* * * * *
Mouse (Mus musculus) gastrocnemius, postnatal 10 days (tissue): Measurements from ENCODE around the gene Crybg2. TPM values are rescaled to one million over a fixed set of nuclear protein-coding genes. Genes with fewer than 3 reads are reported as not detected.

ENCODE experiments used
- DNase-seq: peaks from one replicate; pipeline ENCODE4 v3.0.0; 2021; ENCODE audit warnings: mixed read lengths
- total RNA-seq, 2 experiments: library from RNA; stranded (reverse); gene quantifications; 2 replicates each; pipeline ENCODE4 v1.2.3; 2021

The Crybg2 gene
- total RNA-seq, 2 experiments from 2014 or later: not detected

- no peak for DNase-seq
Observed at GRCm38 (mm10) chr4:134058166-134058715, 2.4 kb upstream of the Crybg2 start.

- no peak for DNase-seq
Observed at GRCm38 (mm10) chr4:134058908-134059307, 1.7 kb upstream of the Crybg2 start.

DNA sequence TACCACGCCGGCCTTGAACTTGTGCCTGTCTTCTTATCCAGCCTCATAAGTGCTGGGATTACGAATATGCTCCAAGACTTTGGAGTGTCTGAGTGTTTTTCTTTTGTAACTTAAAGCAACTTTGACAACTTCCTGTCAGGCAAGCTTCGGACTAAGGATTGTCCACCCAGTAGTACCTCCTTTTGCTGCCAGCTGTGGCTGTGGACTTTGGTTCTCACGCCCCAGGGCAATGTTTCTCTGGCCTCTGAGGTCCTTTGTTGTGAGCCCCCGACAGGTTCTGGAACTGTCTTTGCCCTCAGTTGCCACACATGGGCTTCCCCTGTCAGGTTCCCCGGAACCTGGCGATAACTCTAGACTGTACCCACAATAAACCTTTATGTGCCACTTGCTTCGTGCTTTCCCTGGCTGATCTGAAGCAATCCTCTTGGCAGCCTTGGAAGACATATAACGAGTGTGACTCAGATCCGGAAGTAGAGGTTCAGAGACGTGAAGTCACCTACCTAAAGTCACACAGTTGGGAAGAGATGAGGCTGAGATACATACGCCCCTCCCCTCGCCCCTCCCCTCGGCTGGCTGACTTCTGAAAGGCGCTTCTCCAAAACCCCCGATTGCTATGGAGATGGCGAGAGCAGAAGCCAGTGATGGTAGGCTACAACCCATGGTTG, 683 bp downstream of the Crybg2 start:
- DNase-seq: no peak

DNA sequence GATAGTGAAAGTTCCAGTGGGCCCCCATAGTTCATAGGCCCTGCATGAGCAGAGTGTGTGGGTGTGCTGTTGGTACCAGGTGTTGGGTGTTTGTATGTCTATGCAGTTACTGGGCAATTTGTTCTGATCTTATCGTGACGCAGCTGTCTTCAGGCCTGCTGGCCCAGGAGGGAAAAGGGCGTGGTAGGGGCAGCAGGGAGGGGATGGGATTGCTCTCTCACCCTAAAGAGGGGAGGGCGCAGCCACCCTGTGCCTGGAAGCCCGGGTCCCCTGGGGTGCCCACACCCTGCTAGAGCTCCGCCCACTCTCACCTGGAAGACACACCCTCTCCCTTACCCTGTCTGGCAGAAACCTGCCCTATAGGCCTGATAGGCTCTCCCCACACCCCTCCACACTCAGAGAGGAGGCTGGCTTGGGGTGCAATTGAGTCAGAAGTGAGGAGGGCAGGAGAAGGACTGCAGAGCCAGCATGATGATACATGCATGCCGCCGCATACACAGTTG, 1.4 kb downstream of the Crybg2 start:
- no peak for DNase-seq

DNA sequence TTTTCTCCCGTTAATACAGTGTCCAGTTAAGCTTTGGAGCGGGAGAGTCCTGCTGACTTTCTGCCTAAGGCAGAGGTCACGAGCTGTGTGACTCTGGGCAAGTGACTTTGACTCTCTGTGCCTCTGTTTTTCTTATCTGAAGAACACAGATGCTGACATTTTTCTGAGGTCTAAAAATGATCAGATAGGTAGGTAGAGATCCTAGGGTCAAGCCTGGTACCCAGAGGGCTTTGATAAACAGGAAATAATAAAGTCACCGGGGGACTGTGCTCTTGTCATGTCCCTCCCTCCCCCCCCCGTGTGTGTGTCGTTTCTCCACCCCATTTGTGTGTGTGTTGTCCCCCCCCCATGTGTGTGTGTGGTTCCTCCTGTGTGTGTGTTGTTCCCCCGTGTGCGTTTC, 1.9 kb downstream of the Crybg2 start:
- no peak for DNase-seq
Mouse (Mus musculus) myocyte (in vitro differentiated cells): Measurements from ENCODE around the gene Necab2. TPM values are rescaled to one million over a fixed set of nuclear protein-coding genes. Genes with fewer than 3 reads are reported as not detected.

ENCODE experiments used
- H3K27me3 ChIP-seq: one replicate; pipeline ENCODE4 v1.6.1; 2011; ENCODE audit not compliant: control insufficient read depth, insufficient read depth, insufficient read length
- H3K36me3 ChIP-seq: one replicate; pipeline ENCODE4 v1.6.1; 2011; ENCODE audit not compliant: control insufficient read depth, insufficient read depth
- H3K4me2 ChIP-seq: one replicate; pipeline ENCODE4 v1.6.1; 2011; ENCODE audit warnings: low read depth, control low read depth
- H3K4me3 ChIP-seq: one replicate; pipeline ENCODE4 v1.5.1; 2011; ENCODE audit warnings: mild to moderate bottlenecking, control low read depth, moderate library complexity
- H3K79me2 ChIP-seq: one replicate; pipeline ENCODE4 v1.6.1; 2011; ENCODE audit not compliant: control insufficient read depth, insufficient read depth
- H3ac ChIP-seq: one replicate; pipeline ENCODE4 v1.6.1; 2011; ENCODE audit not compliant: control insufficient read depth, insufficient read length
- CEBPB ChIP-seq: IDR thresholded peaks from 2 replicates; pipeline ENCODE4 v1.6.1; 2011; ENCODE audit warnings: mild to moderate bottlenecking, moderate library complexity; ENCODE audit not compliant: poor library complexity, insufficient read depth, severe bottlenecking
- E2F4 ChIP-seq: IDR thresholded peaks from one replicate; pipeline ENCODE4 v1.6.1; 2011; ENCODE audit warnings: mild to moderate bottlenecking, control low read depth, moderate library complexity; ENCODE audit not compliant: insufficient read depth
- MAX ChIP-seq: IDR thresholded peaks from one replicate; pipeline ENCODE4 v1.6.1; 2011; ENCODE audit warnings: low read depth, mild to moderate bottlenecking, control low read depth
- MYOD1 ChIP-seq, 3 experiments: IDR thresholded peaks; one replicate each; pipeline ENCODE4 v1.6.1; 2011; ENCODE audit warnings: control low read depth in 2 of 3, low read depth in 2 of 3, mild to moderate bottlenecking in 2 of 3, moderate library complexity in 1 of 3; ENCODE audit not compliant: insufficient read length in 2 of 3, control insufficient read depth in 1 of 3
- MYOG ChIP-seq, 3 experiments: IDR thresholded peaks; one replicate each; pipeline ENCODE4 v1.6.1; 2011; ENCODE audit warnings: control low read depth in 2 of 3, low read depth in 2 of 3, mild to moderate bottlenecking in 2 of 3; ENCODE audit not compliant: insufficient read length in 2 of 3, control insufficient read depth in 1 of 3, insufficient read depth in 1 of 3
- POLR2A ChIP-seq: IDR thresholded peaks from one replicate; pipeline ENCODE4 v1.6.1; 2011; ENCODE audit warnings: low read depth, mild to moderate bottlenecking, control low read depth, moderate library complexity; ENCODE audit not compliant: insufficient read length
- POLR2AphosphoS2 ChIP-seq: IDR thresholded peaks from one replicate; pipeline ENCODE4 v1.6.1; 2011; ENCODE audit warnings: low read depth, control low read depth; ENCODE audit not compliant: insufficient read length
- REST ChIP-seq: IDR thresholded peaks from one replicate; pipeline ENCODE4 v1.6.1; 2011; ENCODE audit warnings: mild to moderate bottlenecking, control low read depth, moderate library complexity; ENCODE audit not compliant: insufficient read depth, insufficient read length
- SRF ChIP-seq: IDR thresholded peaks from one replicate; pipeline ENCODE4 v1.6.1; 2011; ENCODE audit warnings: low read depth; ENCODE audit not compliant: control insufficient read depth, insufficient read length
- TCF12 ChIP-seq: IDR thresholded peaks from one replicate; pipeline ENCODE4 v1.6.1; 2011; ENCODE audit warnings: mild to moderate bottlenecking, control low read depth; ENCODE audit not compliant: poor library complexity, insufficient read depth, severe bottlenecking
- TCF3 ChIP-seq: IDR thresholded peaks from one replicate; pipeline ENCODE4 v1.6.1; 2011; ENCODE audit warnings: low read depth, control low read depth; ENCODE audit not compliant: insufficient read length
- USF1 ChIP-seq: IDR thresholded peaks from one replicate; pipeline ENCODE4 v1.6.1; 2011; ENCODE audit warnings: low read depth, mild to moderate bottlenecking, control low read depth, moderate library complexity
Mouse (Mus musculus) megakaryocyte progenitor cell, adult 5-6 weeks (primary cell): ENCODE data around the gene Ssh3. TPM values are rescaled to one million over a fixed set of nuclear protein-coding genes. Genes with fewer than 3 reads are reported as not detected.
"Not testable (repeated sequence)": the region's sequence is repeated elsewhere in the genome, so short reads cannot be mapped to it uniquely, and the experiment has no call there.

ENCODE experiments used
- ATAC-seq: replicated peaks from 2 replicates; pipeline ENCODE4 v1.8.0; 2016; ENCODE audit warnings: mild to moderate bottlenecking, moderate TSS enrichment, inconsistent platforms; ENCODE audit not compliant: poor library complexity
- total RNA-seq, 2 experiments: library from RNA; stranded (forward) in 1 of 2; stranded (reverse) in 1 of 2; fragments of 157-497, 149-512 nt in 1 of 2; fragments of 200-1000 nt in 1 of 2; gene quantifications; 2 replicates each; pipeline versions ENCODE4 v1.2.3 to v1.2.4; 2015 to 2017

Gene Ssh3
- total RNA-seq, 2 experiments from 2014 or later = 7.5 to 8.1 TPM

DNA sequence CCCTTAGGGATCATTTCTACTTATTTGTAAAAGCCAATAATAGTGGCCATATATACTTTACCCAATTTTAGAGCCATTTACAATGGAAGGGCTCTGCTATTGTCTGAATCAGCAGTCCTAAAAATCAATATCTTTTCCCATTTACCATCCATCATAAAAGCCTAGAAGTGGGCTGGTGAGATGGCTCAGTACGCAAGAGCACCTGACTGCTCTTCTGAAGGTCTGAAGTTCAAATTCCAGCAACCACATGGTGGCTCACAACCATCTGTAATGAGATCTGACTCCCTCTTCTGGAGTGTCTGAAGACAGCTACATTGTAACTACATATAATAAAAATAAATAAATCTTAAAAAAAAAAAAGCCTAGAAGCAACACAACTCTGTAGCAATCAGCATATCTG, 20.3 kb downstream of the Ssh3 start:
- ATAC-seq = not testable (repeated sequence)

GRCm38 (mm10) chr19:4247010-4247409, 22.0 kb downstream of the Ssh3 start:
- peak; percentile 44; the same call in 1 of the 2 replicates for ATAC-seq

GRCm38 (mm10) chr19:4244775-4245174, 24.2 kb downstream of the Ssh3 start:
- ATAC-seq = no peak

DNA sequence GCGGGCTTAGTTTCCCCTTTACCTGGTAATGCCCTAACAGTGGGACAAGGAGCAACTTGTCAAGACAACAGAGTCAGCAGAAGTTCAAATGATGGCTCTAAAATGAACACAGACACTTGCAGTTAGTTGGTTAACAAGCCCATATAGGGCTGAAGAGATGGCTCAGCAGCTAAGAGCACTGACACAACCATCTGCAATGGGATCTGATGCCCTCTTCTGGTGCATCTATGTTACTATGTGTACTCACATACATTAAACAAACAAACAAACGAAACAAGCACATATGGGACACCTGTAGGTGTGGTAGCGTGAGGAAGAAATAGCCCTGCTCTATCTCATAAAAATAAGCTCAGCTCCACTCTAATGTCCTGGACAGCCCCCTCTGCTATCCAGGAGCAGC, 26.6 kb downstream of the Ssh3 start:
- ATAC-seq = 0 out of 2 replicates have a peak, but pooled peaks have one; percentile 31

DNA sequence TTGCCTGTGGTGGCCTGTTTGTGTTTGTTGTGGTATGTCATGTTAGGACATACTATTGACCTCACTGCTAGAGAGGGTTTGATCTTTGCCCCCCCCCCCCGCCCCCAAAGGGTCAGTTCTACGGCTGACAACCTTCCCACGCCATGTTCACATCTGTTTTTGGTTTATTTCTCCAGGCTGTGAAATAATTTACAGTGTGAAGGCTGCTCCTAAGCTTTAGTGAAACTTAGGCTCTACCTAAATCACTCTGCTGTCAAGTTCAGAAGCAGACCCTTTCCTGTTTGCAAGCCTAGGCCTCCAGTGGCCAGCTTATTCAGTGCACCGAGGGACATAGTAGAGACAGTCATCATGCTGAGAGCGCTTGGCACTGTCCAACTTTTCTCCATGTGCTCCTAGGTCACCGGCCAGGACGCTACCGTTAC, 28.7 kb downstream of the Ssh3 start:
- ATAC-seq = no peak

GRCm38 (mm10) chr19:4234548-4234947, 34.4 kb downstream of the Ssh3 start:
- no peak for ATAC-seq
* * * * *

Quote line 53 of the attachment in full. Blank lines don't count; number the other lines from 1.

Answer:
- ATAC-seq = no peak